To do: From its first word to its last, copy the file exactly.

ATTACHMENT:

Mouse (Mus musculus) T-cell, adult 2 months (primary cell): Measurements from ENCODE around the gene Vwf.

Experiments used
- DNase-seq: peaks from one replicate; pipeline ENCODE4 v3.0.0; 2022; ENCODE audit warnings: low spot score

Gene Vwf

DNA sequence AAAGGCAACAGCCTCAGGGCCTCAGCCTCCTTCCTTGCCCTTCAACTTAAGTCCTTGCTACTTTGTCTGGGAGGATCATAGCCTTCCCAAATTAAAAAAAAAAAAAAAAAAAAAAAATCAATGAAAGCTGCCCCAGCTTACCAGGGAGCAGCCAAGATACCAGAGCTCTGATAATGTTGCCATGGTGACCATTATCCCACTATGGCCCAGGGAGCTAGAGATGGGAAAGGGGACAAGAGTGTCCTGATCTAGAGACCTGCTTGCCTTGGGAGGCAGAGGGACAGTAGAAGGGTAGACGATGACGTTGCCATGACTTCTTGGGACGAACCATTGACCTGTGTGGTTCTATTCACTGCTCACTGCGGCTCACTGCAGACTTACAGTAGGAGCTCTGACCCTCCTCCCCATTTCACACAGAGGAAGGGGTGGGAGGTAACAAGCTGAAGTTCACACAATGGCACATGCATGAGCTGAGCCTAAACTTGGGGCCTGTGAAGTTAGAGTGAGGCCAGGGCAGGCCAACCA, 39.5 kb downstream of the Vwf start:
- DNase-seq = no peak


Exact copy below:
Mouse (Mus musculus) T-cell, adult 2 months (primary cell): Measurements from ENCODE around the gene Vwf.

Experiments used
- DNase-seq: peaks from one replicate; pipeline ENCODE4 v3.0.0; 2022; ENCODE audit warnings: low spot score

Gene Vwf

DNA sequence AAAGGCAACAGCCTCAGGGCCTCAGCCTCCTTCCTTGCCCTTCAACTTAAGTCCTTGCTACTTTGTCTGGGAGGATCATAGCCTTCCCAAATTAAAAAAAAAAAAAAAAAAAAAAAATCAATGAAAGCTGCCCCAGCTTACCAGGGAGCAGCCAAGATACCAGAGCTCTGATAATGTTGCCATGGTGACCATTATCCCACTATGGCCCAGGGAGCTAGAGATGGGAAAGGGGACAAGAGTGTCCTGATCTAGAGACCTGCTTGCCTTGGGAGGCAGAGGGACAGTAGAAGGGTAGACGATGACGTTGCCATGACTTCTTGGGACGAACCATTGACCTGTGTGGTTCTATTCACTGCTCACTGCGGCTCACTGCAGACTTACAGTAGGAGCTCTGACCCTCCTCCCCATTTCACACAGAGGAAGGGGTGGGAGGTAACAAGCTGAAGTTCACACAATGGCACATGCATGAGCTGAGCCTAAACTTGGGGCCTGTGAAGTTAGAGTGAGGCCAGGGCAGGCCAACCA, 39.5 kb downstream of the Vwf start:
- DNase-seq = no peak